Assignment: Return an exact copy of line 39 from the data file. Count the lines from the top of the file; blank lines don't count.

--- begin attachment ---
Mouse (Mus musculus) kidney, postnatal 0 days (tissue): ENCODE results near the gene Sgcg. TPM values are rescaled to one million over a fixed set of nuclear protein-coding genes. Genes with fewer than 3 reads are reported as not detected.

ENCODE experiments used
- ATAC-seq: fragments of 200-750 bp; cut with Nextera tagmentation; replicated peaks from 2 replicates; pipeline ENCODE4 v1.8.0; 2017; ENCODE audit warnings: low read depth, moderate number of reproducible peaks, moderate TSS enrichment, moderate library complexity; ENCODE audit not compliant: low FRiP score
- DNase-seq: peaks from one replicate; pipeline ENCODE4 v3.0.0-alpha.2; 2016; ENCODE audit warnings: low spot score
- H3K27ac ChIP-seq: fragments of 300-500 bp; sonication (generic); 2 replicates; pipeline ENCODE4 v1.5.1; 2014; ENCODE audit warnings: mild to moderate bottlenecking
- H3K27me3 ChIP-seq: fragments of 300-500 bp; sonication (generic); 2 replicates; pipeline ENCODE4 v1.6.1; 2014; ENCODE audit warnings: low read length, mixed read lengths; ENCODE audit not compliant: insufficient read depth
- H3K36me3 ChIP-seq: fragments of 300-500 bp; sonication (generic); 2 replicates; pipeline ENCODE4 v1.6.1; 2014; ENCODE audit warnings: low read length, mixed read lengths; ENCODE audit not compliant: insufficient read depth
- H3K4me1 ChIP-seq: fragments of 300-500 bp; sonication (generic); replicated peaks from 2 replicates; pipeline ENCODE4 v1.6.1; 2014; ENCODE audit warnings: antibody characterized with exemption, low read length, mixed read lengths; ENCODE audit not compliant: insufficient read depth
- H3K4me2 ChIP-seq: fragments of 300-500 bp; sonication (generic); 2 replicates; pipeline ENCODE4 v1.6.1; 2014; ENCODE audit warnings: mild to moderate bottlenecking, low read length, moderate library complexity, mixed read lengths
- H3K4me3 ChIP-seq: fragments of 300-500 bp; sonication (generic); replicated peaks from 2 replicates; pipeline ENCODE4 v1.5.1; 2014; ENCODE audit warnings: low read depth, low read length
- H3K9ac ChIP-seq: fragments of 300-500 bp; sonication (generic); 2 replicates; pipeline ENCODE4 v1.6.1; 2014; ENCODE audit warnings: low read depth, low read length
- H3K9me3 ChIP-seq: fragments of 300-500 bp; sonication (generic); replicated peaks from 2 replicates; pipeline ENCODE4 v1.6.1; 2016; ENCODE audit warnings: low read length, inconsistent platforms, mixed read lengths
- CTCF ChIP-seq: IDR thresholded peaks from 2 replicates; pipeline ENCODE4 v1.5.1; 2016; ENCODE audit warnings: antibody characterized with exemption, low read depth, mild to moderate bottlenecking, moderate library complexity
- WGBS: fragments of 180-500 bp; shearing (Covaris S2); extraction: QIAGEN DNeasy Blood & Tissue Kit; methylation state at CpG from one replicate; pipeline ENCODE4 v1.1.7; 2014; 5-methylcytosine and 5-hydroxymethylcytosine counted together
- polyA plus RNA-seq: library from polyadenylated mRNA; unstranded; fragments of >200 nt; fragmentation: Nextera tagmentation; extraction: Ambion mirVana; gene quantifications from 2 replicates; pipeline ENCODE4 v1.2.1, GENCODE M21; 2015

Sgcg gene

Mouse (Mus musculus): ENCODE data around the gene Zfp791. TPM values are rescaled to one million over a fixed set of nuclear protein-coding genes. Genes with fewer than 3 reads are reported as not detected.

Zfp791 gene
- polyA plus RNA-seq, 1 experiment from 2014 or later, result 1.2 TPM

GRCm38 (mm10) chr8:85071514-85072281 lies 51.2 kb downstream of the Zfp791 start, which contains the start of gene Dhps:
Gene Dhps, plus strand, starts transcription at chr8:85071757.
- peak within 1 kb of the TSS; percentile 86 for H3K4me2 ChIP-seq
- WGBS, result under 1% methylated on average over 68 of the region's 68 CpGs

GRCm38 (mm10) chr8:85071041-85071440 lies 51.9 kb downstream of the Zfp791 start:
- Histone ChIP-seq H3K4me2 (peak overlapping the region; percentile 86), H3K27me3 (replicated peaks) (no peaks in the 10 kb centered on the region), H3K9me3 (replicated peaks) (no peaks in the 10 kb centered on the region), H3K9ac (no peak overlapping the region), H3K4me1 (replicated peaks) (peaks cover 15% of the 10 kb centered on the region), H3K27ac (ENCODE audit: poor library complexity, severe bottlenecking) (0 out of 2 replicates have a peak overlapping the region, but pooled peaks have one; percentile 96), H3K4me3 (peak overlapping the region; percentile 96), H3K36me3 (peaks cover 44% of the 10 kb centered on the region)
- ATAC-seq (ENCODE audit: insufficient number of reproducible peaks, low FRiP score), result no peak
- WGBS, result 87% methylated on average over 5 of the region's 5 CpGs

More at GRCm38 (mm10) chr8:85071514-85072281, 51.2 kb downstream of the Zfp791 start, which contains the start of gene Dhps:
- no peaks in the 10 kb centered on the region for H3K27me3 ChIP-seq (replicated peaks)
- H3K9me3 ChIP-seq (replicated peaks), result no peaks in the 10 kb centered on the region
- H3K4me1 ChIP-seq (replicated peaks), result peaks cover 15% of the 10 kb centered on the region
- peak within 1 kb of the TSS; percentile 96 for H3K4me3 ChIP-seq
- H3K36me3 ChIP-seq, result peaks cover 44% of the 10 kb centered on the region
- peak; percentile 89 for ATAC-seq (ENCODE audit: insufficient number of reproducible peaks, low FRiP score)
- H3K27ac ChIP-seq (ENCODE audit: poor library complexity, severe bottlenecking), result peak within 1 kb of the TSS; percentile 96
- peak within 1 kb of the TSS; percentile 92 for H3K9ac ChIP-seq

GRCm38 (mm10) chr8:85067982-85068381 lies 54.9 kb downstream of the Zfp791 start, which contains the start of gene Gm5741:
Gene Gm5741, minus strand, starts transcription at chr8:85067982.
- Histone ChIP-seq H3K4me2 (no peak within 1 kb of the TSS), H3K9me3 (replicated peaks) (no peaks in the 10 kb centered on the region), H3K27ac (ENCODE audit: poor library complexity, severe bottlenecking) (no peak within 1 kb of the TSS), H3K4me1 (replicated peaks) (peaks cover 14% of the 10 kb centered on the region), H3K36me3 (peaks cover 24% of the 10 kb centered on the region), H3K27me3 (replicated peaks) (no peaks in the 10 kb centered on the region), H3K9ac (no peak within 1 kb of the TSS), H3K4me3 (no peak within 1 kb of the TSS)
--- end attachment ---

- Histone ChIP-seq H3K4me2 (no peak within 1 kb of the TSS), H3K9me3 (replicated peaks) (no peaks in the 10 kb centered on the region), H3K27ac (ENCODE audit: poor library complexity, severe bottlenecking) (no peak within 1 kb of the TSS), H3K4me1 (replicated peaks) (peaks cover 14% of the 10 kb centered on the region), H3K36me3 (peaks cover 24% of the 10 kb centered on the region), H3K27me3 (replicated peaks) (no peaks in the 10 kb centered on the region), H3K9ac (no peak within 1 kb of the TSS), H3K4me3 (no peak within 1 kb of the TSS)